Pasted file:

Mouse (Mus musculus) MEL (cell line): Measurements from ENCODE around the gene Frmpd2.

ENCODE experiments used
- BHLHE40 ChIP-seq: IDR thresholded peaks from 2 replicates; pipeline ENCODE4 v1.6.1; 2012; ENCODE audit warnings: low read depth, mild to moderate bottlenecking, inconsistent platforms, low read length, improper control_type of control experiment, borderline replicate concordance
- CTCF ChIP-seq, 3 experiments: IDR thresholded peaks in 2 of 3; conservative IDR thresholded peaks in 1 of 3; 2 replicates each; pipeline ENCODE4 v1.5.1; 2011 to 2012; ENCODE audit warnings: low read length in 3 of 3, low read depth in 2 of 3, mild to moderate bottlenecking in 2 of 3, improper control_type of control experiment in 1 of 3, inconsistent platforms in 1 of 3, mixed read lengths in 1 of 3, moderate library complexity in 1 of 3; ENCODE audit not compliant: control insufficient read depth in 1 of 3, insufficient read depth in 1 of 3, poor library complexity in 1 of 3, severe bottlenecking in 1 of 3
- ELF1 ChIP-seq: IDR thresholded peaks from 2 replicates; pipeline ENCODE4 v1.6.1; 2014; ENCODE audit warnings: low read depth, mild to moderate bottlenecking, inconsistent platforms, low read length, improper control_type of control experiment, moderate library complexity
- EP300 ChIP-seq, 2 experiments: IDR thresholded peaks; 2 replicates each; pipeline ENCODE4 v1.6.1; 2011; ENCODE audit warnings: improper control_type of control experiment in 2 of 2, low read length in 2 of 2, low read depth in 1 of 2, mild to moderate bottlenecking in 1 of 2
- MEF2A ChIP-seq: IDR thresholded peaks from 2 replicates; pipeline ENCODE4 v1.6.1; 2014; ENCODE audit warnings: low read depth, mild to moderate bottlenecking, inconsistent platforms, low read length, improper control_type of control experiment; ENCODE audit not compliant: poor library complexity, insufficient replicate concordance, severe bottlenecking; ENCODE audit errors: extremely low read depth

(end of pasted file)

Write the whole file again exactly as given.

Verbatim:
Mouse (Mus musculus) MEL (cell line): Measurements from ENCODE around the gene Frmpd2.

ENCODE experiments used
- BHLHE40 ChIP-seq: IDR thresholded peaks from 2 replicates; pipeline ENCODE4 v1.6.1; 2012; ENCODE audit warnings: low read depth, mild to moderate bottlenecking, inconsistent platforms, low read length, improper control_type of control experiment, borderline replicate concordance
- CTCF ChIP-seq, 3 experiments: IDR thresholded peaks in 2 of 3; conservative IDR thresholded peaks in 1 of 3; 2 replicates each; pipeline ENCODE4 v1.5.1; 2011 to 2012; ENCODE audit warnings: low read length in 3 of 3, low read depth in 2 of 3, mild to moderate bottlenecking in 2 of 3, improper control_type of control experiment in 1 of 3, inconsistent platforms in 1 of 3, mixed read lengths in 1 of 3, moderate library complexity in 1 of 3; ENCODE audit not compliant: control insufficient read depth in 1 of 3, insufficient read depth in 1 of 3, poor library complexity in 1 of 3, severe bottlenecking in 1 of 3
- ELF1 ChIP-seq: IDR thresholded peaks from 2 replicates; pipeline ENCODE4 v1.6.1; 2014; ENCODE audit warnings: low read depth, mild to moderate bottlenecking, inconsistent platforms, low read length, improper control_type of control experiment, moderate library complexity
- EP300 ChIP-seq, 2 experiments: IDR thresholded peaks; 2 replicates each; pipeline ENCODE4 v1.6.1; 2011; ENCODE audit warnings: improper control_type of control experiment in 2 of 2, low read length in 2 of 2, low read depth in 1 of 2, mild to moderate bottlenecking in 1 of 2
- MEF2A ChIP-seq: IDR thresholded peaks from 2 replicates; pipeline ENCODE4 v1.6.1; 2014; ENCODE audit warnings: low read depth, mild to moderate bottlenecking, inconsistent platforms, low read length, improper control_type of control experiment; ENCODE audit not compliant: poor library complexity, insufficient replicate concordance, severe bottlenecking; ENCODE audit errors: extremely low read depth